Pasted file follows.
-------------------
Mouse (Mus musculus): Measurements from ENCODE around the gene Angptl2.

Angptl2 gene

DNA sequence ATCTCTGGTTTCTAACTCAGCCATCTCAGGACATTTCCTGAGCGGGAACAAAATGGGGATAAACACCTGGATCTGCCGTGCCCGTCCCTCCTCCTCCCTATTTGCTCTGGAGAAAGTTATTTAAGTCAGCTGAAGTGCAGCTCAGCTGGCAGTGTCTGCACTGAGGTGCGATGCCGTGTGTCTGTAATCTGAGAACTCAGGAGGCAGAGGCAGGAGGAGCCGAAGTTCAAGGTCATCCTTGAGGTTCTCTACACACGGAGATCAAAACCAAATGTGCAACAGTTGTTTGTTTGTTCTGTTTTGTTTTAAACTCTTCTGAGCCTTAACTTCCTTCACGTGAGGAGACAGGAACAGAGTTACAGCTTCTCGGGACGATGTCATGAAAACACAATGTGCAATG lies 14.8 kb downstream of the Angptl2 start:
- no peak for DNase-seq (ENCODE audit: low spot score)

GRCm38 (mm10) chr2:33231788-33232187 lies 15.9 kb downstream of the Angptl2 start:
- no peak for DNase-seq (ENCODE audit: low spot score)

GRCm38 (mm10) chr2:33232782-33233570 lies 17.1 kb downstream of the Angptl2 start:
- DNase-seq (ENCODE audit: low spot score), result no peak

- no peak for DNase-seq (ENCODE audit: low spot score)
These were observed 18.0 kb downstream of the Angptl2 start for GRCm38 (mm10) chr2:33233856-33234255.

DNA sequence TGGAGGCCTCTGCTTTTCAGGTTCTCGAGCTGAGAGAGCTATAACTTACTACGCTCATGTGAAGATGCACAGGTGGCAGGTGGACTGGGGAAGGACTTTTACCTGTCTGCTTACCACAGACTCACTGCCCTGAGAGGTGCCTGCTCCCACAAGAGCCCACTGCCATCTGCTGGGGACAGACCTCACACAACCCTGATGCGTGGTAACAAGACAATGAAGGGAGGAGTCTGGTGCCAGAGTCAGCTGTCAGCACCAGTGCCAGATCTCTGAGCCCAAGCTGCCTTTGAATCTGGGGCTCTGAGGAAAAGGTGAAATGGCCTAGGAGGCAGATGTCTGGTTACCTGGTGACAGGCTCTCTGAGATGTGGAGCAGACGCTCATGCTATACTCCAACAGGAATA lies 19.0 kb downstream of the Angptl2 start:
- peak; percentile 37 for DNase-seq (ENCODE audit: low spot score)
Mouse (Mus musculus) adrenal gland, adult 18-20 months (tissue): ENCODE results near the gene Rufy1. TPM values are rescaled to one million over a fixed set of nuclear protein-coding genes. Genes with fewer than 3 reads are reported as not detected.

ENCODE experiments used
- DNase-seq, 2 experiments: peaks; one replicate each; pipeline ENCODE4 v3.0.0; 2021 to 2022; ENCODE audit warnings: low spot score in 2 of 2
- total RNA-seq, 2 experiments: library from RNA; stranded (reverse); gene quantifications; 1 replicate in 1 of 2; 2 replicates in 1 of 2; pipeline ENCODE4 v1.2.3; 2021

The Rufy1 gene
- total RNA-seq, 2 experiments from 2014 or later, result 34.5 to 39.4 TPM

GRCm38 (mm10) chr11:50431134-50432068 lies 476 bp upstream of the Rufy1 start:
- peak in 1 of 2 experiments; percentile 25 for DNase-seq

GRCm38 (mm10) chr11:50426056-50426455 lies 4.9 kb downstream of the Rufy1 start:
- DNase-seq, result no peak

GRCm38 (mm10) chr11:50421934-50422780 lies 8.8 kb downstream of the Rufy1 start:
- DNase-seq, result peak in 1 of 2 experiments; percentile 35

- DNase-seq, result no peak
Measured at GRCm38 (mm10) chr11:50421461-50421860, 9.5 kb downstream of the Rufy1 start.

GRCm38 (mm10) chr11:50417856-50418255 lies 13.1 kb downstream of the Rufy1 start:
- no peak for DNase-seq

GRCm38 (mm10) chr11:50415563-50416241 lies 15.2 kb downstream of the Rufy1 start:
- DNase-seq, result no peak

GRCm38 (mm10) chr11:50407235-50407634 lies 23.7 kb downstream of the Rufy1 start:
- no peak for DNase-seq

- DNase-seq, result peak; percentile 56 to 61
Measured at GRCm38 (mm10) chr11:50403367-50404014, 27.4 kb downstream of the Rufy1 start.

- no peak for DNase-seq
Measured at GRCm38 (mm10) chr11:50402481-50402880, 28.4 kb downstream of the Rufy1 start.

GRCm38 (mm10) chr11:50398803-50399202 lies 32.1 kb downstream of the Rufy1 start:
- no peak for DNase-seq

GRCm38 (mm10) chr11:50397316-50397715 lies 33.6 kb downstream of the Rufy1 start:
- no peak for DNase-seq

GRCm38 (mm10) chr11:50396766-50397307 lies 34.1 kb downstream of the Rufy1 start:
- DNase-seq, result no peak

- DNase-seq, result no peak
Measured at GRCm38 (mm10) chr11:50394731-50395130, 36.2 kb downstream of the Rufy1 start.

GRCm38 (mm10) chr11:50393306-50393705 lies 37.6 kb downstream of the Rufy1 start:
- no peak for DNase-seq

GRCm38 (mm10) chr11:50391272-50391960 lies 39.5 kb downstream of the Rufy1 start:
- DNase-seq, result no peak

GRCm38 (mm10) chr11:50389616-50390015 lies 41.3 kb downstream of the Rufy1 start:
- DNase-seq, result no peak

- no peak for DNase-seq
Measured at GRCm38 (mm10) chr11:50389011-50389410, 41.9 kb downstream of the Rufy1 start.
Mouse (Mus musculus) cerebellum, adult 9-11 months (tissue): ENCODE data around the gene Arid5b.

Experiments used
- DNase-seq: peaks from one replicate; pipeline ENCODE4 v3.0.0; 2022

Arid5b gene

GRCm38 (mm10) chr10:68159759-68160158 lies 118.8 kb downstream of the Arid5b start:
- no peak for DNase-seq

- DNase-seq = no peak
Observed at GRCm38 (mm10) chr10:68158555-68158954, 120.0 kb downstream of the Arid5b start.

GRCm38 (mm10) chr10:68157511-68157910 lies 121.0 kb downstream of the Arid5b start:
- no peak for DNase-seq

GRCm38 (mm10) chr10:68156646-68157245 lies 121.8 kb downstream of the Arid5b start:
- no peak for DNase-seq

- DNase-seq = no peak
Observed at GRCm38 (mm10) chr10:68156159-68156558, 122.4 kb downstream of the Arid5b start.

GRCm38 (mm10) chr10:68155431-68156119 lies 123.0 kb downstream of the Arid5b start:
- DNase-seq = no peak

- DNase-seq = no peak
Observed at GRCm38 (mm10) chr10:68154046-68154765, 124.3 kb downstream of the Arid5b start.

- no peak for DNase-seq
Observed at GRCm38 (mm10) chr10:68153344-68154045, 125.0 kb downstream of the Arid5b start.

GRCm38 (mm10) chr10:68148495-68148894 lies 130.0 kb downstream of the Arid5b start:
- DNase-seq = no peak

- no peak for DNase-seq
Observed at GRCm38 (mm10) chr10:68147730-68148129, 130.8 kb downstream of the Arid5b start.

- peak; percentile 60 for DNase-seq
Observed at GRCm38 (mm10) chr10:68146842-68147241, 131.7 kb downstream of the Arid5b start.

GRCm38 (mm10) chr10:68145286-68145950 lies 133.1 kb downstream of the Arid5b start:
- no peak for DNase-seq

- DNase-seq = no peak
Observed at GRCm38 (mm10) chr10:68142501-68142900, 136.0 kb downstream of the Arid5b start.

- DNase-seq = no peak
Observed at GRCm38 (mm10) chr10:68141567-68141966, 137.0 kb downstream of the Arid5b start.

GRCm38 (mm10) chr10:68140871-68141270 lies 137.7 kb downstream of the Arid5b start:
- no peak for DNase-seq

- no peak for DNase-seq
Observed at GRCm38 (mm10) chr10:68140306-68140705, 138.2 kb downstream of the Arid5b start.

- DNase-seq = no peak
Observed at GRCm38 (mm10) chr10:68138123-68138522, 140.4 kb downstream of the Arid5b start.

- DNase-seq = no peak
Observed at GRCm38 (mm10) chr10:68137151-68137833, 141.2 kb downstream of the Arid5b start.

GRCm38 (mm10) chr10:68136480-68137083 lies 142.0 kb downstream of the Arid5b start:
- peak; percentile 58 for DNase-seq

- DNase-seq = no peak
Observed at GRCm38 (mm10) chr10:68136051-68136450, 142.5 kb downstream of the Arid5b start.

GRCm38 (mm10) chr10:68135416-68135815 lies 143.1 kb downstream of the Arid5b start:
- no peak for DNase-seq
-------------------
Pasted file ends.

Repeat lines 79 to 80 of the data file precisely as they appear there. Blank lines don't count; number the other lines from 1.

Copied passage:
GRCm38 (mm10) chr10:68145286-68145950 lies 133.1 kb downstream of the Arid5b start:
- no peak for DNase-seq